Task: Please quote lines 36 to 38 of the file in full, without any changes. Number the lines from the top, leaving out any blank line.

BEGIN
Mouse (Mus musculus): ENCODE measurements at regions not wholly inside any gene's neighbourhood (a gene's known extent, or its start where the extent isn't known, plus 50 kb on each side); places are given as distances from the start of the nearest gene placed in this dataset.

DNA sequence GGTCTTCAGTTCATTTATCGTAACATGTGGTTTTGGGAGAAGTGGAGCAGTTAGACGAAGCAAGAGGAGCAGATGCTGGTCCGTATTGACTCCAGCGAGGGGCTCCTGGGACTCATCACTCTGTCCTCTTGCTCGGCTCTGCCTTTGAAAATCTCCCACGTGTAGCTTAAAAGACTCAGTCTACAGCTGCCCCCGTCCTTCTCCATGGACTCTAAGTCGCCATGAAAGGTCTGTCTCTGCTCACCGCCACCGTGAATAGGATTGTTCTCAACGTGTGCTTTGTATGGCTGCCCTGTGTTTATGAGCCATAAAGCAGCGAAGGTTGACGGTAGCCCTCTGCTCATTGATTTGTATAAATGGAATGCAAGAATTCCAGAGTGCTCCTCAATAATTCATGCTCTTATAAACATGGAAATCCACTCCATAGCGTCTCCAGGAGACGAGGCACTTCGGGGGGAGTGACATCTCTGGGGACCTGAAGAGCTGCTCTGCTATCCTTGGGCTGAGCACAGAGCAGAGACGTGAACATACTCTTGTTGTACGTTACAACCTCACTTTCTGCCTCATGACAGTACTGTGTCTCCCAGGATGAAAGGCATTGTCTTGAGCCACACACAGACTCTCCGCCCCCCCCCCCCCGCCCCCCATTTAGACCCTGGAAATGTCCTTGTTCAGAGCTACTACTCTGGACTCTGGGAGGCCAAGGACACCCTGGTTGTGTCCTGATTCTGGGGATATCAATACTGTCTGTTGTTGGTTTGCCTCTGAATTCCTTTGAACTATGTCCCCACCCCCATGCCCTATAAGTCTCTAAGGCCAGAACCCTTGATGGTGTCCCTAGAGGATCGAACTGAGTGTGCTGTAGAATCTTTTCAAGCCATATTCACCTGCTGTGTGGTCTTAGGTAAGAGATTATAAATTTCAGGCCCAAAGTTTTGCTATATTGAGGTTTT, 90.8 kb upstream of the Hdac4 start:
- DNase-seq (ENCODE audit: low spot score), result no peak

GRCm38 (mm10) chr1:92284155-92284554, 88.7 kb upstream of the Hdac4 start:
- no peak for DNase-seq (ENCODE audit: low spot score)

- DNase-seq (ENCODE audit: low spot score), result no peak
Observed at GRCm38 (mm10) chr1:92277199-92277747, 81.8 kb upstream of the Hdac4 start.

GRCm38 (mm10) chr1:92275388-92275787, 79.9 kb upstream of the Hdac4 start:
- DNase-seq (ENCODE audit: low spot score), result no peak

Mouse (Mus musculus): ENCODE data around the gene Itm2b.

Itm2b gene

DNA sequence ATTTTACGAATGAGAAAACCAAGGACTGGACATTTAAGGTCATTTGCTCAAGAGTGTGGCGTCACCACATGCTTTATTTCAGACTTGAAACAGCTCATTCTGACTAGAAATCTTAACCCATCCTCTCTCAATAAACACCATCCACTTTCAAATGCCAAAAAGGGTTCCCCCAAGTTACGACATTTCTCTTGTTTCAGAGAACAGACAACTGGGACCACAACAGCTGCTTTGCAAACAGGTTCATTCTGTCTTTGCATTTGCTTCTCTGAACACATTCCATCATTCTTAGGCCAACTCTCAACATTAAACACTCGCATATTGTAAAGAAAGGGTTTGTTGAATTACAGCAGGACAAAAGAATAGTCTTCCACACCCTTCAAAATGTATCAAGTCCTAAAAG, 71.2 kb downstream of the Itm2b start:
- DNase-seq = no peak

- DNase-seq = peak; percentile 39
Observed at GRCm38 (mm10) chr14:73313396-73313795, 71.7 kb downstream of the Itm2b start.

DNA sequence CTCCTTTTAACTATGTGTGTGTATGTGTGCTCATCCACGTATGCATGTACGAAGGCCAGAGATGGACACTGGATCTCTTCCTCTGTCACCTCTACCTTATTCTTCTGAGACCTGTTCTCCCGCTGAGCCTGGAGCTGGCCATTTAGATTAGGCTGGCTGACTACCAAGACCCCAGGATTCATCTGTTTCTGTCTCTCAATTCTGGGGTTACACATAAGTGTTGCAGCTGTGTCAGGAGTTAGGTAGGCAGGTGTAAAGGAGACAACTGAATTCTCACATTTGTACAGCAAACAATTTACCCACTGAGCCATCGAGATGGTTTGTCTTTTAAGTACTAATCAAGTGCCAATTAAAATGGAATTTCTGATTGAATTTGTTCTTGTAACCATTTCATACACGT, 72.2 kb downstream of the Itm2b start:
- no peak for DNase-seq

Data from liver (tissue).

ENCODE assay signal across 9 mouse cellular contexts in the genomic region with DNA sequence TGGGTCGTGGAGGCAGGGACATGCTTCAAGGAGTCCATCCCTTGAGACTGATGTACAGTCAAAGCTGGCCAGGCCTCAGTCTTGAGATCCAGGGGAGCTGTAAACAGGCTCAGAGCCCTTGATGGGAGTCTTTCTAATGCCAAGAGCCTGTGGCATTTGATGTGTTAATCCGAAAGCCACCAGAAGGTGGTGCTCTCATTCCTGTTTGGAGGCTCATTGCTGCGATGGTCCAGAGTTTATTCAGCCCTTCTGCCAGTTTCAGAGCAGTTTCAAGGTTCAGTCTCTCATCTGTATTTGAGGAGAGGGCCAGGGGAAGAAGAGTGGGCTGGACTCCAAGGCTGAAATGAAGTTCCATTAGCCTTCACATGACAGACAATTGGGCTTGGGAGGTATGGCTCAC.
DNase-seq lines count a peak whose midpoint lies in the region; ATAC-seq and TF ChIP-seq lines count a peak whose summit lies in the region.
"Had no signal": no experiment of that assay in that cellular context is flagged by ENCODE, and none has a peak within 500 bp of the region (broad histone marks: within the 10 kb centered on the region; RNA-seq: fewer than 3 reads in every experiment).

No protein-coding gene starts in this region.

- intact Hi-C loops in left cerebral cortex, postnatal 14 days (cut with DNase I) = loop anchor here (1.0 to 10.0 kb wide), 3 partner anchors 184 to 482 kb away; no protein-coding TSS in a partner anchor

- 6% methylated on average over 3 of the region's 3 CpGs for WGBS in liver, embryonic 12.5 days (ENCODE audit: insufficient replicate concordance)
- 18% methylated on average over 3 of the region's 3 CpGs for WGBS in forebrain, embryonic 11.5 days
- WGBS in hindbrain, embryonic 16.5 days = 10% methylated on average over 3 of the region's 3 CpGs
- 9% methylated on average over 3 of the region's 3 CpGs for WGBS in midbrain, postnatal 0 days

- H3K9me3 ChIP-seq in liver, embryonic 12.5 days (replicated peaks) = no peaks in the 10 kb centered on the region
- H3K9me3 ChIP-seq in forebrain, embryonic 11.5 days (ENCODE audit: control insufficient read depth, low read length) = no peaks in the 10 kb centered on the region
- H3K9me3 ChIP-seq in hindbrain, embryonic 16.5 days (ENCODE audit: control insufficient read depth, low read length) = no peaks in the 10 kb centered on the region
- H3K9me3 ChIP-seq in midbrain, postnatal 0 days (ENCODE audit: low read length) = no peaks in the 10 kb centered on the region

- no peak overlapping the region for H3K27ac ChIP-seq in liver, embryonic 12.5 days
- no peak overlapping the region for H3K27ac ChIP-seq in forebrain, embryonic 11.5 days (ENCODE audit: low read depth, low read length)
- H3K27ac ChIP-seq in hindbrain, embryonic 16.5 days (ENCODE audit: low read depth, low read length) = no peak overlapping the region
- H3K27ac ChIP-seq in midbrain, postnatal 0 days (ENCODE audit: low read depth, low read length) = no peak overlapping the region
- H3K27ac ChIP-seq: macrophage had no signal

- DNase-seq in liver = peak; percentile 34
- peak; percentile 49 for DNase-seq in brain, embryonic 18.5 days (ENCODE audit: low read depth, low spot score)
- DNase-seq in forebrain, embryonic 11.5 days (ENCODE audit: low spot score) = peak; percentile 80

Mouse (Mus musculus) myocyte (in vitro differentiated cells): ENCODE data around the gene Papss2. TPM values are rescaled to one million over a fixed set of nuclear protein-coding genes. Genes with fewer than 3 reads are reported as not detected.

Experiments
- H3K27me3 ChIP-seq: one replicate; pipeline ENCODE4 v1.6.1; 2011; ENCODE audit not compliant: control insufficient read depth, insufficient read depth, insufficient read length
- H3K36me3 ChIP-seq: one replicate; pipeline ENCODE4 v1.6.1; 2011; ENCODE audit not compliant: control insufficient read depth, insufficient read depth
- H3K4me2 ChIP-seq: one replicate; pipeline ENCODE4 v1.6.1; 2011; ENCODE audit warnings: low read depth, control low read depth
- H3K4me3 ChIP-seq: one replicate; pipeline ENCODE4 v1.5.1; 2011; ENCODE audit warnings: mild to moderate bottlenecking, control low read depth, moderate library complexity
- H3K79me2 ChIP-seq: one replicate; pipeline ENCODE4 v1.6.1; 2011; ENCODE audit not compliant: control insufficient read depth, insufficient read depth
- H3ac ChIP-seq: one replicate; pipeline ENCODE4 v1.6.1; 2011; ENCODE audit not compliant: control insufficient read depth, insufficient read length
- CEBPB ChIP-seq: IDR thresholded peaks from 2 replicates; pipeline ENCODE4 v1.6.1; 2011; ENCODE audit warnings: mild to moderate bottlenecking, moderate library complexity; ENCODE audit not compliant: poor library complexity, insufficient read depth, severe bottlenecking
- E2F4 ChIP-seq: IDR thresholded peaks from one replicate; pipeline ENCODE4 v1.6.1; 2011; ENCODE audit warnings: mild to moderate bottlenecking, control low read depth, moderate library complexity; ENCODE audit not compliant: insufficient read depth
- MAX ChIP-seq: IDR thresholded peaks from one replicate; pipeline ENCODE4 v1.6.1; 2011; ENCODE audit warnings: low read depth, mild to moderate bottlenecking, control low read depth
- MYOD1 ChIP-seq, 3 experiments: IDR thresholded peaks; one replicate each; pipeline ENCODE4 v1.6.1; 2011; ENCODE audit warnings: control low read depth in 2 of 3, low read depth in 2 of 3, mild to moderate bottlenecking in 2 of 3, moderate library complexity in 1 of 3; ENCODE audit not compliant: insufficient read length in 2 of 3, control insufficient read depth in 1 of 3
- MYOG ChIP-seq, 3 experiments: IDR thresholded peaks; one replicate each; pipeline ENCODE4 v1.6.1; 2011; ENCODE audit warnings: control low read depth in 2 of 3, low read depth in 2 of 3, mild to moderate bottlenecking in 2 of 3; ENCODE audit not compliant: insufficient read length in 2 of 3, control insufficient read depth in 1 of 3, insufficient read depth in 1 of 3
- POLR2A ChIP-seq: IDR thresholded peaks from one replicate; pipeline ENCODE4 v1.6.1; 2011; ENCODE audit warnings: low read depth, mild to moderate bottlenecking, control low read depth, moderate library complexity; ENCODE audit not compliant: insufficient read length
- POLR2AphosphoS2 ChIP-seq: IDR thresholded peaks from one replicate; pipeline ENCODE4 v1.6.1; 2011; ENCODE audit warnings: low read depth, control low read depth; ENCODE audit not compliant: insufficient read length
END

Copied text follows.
- H3K27ac ChIP-seq: macrophage had no signal

- DNase-seq in liver = peak; percentile 34
- peak; percentile 49 for DNase-seq in brain, embryonic 18.5 days (ENCODE audit: low read depth, low spot score)